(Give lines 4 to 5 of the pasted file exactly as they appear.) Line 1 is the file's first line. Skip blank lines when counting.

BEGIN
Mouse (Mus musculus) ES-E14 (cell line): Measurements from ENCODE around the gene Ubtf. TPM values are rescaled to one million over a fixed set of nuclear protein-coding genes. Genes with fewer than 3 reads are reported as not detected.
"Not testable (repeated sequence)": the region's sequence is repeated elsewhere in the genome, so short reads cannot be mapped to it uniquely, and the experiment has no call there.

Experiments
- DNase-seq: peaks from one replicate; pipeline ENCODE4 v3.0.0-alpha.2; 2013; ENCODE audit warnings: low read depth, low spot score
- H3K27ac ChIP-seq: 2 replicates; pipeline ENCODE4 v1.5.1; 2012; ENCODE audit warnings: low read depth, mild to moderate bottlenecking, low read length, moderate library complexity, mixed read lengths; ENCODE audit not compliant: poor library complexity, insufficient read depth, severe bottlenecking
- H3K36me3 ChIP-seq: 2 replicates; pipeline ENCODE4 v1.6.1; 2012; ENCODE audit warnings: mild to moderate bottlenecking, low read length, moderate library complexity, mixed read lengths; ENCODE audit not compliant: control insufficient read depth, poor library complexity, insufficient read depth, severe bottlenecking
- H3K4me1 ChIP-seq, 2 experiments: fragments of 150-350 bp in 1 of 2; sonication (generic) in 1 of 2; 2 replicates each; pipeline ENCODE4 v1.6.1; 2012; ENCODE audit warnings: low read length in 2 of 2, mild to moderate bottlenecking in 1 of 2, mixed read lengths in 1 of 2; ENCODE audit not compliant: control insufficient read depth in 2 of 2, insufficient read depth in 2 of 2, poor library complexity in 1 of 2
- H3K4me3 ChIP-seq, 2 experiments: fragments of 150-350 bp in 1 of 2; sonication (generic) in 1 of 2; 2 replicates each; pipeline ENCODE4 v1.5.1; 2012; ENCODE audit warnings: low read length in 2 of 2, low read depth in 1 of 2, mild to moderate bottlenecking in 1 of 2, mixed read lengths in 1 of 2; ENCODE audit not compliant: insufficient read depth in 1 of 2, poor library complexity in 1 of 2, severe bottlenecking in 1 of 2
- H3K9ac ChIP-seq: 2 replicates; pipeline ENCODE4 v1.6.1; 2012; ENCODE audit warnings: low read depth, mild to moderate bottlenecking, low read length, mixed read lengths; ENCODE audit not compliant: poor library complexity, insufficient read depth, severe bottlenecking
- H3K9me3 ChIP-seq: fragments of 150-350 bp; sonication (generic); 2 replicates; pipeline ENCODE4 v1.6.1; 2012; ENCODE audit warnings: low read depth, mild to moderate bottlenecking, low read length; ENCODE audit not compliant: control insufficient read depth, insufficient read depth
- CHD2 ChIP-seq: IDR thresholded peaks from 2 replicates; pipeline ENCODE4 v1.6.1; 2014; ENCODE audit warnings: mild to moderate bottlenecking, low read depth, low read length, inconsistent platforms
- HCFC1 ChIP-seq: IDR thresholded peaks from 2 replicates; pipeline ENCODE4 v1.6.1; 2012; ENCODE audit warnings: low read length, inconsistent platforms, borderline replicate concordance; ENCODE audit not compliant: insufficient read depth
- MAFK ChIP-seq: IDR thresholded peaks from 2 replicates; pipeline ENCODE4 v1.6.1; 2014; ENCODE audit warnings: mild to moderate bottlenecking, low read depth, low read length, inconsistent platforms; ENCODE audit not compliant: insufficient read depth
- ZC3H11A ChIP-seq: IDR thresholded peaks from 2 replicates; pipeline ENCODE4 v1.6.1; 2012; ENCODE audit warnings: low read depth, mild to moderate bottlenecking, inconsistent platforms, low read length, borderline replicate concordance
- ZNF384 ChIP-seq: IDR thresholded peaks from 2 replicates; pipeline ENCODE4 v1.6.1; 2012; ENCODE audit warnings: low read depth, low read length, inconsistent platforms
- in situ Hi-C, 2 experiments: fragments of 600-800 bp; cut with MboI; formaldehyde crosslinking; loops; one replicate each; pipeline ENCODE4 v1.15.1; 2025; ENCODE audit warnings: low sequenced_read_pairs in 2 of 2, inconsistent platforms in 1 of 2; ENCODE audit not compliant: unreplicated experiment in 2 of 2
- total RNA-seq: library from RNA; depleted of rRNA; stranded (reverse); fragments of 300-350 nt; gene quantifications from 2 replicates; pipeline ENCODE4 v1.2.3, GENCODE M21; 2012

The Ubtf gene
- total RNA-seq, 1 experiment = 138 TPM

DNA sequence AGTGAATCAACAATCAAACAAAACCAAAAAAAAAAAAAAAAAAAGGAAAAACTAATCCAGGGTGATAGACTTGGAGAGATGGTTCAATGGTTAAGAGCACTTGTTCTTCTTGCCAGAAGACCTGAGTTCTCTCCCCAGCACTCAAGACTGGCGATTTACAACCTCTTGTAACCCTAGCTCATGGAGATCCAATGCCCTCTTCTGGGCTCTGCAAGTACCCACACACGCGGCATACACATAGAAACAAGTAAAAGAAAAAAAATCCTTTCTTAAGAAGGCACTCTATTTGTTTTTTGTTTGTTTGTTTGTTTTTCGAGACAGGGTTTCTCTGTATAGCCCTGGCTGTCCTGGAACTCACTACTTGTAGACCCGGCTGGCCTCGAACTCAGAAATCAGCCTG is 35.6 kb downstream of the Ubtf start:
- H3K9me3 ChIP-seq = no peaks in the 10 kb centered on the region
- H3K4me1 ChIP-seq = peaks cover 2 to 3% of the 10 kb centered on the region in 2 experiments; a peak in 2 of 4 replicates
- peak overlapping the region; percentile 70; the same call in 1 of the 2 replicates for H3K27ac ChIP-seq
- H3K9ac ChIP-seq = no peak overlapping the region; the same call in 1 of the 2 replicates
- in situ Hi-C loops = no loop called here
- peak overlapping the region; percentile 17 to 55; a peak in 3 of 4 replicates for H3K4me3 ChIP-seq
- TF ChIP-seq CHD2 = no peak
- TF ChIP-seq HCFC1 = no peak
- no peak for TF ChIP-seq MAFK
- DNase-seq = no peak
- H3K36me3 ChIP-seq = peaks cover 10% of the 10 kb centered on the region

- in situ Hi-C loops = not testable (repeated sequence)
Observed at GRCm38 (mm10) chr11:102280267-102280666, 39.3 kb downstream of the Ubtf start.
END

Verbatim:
- DNase-seq: peaks from one replicate; pipeline ENCODE4 v3.0.0-alpha.2; 2013; ENCODE audit warnings: low read depth, low spot score
- H3K27ac ChIP-seq: 2 replicates; pipeline ENCODE4 v1.5.1; 2012; ENCODE audit warnings: low read depth, mild to moderate bottlenecking, low read length, moderate library complexity, mixed read lengths; ENCODE audit not compliant: poor library complexity, insufficient read depth, severe bottlenecking